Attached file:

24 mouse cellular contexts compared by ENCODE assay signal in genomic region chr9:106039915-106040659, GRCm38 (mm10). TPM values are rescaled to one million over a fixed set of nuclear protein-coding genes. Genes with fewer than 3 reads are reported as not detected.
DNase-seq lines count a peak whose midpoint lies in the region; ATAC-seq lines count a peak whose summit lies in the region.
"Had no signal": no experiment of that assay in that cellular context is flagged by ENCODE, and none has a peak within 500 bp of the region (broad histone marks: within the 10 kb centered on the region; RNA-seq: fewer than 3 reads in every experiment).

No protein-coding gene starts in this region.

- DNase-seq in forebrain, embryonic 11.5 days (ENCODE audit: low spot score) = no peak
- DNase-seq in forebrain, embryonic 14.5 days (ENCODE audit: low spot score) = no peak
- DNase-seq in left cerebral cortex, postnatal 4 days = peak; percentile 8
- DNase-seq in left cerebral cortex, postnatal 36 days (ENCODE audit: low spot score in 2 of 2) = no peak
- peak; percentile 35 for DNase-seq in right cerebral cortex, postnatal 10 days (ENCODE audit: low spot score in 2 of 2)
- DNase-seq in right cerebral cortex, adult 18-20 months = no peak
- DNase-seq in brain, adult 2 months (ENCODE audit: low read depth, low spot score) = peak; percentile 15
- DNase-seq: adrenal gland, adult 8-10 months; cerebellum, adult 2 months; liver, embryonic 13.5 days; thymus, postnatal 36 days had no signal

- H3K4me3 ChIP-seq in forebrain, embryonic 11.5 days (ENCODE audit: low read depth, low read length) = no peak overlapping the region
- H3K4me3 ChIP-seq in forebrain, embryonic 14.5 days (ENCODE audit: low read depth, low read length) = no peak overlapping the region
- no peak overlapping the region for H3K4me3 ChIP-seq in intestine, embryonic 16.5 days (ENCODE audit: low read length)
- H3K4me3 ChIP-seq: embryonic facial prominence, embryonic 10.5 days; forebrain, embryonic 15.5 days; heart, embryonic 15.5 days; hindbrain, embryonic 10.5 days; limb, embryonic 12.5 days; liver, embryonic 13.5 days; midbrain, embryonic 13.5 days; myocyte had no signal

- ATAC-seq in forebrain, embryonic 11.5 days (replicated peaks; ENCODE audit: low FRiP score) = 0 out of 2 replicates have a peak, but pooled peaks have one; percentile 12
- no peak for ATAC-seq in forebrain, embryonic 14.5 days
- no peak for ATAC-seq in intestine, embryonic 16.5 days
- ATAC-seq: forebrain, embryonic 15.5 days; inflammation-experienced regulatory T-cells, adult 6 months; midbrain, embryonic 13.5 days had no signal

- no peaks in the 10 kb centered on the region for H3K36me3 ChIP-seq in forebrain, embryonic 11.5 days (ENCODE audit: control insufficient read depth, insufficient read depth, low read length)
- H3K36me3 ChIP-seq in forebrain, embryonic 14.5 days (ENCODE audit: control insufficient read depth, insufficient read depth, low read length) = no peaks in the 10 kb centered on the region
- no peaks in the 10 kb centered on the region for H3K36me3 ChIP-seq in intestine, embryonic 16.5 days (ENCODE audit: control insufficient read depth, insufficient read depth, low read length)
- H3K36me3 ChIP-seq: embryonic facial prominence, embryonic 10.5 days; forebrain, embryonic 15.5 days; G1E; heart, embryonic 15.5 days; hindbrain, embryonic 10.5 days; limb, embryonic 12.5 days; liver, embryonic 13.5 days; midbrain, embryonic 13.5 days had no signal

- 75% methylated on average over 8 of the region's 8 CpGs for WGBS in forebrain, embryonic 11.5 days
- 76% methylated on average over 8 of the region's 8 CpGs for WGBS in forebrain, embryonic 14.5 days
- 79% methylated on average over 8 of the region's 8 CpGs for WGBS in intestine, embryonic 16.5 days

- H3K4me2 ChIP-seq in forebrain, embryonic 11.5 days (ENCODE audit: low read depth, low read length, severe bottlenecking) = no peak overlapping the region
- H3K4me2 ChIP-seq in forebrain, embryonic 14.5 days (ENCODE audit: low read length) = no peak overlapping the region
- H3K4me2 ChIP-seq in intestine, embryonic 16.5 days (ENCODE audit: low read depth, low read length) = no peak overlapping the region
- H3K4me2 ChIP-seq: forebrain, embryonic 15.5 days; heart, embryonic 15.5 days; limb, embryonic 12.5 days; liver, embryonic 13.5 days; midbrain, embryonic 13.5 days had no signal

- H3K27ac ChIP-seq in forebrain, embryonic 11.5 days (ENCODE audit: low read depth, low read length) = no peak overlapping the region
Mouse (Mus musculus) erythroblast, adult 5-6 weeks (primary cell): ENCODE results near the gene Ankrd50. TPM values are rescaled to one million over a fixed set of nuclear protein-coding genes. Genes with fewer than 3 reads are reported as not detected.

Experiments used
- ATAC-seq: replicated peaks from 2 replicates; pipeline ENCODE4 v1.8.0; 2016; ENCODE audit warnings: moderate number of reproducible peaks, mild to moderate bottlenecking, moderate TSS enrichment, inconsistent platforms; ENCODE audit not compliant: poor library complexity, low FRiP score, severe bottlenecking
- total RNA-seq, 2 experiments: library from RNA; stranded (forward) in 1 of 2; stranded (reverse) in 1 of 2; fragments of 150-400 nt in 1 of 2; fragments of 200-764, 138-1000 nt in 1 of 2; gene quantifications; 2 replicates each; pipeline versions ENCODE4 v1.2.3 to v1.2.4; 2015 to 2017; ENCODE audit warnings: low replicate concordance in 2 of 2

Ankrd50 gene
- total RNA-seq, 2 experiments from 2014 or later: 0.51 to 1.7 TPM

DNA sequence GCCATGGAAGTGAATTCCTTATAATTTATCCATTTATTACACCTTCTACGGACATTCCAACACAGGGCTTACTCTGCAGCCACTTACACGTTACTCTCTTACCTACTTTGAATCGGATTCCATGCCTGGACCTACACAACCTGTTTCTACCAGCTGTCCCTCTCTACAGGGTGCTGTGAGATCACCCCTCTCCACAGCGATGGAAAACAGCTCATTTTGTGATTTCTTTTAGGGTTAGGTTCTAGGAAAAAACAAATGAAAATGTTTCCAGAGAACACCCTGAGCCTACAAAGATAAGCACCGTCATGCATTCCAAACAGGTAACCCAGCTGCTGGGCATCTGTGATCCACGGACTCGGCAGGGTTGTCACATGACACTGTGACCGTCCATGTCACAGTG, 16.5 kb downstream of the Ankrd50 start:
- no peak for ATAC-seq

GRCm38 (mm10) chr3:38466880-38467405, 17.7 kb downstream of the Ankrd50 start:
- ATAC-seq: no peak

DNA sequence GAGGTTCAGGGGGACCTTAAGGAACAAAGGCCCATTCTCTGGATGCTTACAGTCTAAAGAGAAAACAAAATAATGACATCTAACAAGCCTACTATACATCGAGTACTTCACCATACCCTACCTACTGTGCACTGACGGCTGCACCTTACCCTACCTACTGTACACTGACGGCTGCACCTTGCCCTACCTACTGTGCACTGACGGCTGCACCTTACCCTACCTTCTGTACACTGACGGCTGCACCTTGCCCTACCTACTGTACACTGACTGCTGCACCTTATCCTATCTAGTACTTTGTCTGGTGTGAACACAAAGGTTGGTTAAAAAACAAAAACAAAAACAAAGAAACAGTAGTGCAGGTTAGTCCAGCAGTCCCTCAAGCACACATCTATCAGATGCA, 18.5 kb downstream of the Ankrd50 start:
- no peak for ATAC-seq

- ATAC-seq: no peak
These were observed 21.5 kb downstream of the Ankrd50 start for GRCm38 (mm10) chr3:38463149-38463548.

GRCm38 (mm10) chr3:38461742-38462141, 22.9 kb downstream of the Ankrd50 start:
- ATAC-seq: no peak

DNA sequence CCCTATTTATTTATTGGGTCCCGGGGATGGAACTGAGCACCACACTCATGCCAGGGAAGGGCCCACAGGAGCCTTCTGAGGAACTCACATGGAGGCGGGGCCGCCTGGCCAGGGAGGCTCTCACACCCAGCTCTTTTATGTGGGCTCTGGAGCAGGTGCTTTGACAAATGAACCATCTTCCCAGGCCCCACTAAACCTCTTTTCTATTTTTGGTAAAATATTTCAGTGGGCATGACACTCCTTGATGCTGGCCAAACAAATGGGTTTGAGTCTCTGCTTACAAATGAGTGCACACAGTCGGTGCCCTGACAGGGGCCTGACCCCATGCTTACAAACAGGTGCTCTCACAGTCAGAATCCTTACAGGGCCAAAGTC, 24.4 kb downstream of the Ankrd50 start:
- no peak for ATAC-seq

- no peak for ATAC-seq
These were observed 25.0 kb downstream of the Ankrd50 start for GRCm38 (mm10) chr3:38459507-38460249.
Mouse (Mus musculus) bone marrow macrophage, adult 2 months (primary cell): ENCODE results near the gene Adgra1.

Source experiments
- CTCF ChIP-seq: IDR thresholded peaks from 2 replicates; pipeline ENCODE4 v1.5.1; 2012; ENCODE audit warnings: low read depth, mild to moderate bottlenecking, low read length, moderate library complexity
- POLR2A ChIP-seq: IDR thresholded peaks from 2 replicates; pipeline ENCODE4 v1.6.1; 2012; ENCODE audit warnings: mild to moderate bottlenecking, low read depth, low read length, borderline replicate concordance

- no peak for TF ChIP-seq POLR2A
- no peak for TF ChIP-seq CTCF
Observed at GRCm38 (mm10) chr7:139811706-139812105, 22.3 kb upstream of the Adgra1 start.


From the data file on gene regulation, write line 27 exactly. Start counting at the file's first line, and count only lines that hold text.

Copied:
- 79% methylated on average over 8 of the region's 8 CpGs for WGBS in intestine, embryonic 16.5 days